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Posted: January 31, 2018

What is a ‘Right to Try’ bill?

What You Need to Know: Right to Try Bill

By Debbie Lord, Cox Media Group National Content Desk

In his State of the Union address Tuesday, President Donald Trump called for Congress to pass a “Right to Try” bill.
 

“People who are terminally ill should not have to go from country to country to seek a cure — I want to give them a chance right here at home. It is time for the Congress to give these wonderful Americans the 'Right to Try,'” Trump said.
 

The legislation would allow terminally ill Americans to try medicines that have passed Phase 1 of the Food and Drug Administration approval process. Phase 1 clinical trials usually include 20-100 “healthy volunteers or people with the disease/condition,” the FDA says. The purpose of the phase is to identify the safety of the drug and what dosage is best. Around 70 percent of drugs in Phase 1 move on to the next phase. Drugs in Phase 1 are not yet available through prescriptions from doctors.
 

What is a Right to Try bill? Here’s a look at the legislation the president called for Tuesday.
 

What are Right to Try laws?
 

Right to Try laws allow terminally ill patients to have access to drugs and/or therapies that have not been fully approved by the FDA. The Right to Try laws are state laws. Trump called for a federal Right to Try law. Thirty-eight states have passed Right to Try laws.
 

Which states have Right to Try laws?
 

The states that have passed Right to Try laws are: Alabama, Arizona, Arkansas, California, Colorado, Connecticut, Florida, Georgia, Idaho, Illinois, Indiana, Iowa, Kentucky, Louisiana, Maine, Maryland, Michigan, Minnesota, Mississippi, Missouri, Montana, Nevada, New Hampshire, North Carolina, North Dakota, Ohio, Oklahoma, Oregon, Pennsylvania, South Carolina, South Dakota, Tennessee, Texas, Utah, Virginia, West Virginia, Washington and Wyoming.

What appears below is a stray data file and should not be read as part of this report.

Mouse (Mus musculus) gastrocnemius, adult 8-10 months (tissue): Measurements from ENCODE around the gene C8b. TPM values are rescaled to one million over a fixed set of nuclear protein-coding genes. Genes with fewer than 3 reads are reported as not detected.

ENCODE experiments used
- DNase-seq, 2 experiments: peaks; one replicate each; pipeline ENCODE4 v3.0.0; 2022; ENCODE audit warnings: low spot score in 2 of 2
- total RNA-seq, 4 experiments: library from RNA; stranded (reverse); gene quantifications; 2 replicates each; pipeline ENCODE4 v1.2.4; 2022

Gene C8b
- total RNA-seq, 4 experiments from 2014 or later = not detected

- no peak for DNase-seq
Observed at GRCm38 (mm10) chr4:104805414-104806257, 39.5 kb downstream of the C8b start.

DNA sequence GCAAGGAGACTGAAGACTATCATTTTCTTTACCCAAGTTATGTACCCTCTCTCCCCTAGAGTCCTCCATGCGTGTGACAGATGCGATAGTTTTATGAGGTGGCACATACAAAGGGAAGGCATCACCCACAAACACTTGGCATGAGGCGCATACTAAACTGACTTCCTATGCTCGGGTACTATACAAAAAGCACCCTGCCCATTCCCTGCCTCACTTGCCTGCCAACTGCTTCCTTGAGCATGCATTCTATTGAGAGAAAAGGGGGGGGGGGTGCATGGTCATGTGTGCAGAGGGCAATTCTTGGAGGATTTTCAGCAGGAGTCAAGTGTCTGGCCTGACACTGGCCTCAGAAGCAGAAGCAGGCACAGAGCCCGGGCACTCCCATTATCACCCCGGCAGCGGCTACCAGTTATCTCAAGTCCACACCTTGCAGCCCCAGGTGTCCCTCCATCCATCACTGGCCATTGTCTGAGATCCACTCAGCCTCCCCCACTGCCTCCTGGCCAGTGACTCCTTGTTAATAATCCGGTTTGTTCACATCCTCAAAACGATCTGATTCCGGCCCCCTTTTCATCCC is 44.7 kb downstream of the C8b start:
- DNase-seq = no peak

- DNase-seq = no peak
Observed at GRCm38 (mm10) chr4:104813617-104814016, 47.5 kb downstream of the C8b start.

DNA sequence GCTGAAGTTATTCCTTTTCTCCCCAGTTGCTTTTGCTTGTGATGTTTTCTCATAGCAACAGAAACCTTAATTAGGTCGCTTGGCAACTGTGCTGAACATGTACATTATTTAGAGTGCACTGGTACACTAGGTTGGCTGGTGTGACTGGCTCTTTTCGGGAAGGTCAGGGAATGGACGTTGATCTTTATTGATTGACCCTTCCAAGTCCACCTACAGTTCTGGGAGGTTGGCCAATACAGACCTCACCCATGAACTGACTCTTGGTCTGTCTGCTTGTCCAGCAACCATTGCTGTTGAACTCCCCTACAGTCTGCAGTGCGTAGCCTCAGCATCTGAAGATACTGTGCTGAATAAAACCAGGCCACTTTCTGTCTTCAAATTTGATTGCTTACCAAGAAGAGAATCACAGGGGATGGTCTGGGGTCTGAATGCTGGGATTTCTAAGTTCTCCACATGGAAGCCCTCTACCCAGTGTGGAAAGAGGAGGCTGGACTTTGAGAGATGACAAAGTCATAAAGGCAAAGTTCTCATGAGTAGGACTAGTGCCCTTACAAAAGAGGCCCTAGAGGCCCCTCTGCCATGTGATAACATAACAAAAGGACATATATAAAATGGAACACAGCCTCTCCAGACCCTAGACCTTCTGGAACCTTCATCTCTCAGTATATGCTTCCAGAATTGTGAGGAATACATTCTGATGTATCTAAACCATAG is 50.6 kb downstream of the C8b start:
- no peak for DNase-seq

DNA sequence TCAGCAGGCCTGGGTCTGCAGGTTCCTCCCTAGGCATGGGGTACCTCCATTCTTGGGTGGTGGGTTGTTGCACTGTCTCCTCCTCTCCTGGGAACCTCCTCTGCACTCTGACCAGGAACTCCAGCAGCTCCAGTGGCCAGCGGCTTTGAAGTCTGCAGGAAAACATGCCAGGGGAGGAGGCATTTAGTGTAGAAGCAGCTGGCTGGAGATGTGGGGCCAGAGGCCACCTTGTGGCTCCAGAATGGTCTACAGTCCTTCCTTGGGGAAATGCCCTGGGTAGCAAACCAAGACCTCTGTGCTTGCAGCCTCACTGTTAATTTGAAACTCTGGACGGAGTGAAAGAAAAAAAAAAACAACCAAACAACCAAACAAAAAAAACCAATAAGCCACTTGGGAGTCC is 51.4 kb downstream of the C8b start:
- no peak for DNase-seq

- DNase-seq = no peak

What happens if you live in a Right to Try state and have a terminal disease?
 

According to righttotry.org, “You and your doctor should discuss best treatment options for your condition. If those options include a qualifying investigational drug your doctor believes is your best hope, he/she can initiate contact with that drug manufacturer’s compassionate use program director to discuss your options for access.” 

Righttotry.com offers a sample letter to be sent to drug manufacturers. 
 

Right to Try by the numbers
Fewer than 3 percent of terminally ill patients gain access to investigational treatments through clinical trials.
Compassionate use exceptions are only granted to about 1,200 patients a year. 
 

Who would be eligible for “Right to Try”? (From righttotry.org)

  • The patient has a terminal disease and has exhausted all conventional treatment
    options;
  • The patient’s doctor has advised the use of an investigational medication;
  • The medication has successfully completed basic safety testing and is part of the FDA’s
    ongoing approval process;
  • The patient has provided “informed consent” acknowledging the potential risk of the
    drug; and
  • The company developing the medication is willing to make it available to the patient.
  • Right to Try includes important protections. The basic safety testing and informed
    consent requirements protect the patient. And doctors and the manufacturer are protected
    from liability if the investigational medication doesn’t work. But this is not protection from
    medical malpractice.

If there are state laws, why did the president ask for a federal one?
 

According to righttotry.org, "FDA regulations cannot preempt state laws that preserve constitutionally protected rights, such as the fundamental right to life and medical self-preservation. The U.S. Supreme Court has never addressed Right to Try specifically, but it has held that states have great latitude in regulating health and safety, including medical standards, which are primarily and historically a matter of local concern."
 

Where is Congress on a federal law?
Sen. Ron Johnson, R-Wis., introduced a Right to Try bill in January 2017. The bill passed Aug. 3. A companion bill is in the House Subcommittee on Crime, Terrorism, Homeland Security, and Investigations.


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